May 4, 2011 —
Earth Day package passes in NY
ALBANY, NY — New York State Assembly Speaker Sheldon Silver and Environmental Conservation Committee Chair Robert Sweeney announced the passage of a legislative package to honor Earth Day.
The assembly's Earth Day package includes two bills that would help safeguard New York's wetlands. Those bills would provide the Department of Environmental Conservation (DEC) with authority over wetlands that are one acre or more (A.3374) and require violators to repair damaged areas adjacent to wetlands (A.5638).
Two other measures would improve recycling policies and procedures by establishing clearer requirements concerning the disposal of recyclable materials (A.1241) and encourage using recycled materials when making "packing peanuts" (A.6145).
The package also includes bills that help ensure New York has clean and safe water by authorizing the department of health to promulgate rules and regulations to establish standards for the testing of drinking water from privately owned wells (A.667) and requiring permits for large water withdrawals (A.5318-A).
It does not address hydrofracking.
State of Maryland sues Chesapeake for Bradford blowback
BALTIMORE, MD — Maryland Attorney General Douglas F. Gansler has sent a letter to Chesapeake Energy Corporation and its affiliates, notifying the companies of the state’s intent to sue for violating the federal Resource Conservation and Recovery Act (RCRA) and the Clean Water Act (CWA).
On April 19, thousands of gallons of fracking fluids were released from a well owned and operated by Chesapeake Energy into Towanda Creek, a tributary of the Susquehanna River, which supplies 45% of the fresh water in the Chesapeake Bay. The accident occurred in Bradford County, PA on April 19. Essential components of the Atgas 2H well failed while it was being fracked, causing tens of thousands of gallons of fracking fluids to be released.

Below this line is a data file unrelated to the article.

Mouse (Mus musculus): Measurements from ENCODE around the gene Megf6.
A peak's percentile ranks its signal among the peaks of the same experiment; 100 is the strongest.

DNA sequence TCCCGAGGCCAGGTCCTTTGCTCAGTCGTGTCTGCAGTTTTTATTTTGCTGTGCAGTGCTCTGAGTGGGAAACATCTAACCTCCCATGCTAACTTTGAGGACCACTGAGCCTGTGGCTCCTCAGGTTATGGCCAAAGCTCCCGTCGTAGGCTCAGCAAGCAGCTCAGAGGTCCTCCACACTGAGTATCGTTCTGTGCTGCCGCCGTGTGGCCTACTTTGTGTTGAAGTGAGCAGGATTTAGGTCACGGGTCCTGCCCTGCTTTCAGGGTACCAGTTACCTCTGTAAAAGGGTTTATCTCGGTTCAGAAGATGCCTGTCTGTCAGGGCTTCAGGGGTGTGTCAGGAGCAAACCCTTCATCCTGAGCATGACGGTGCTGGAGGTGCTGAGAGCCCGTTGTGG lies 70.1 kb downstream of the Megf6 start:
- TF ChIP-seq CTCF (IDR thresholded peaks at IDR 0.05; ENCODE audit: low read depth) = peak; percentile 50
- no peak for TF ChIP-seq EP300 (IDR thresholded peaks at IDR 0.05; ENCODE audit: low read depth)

The state intends to file a citizen suit and seek injunctive relief and civil penalties under RCRA for solid or hazardous waste contamination of soils and ground waters, and the surface waters and sediments of Towanda Creek and the Susquehanna River. The state also intends to seek injunctive relief and civil penalties under the CWA for violation of the CWA's prohibition on unpermitted pollution to waters of the United States.
Krancer confirmed as DEP secretary
HARRISBURG, PA — The Pennsylvania Senate this week unanimously confirmed Michael Krancer, 53 of Bryn Mawr, Montgomery County, to be the fifth Secretary of the Department of Environmental Protection since 1995.
Krancer served as a judge on the Environmental Hearing Board, which is a statewide trial and appellate court for environmental cases. He was nominated to serve on the EHB by Gov. Tom Ridge in 1999, and in 2003 was named by Gov. Rendell as Chief Judge and Chairman of the EHB. He was Assistant General Counsel for the Exelon Corporation from June 2008 through October 2009, then was renamed to his post as judge on the EHB by Rendell in 2009 .
Prior to becoming a judge, Krancer was a litigation partner at the Dilworth Paxson and Blank Rome firms in Philadelphia.
Gov. Tom Corbett said, “Judge Krancer has been nominated to the Environmental Hearing Board by governors of both parties and has a reputation of being fair, practical, speedy and intellectual.”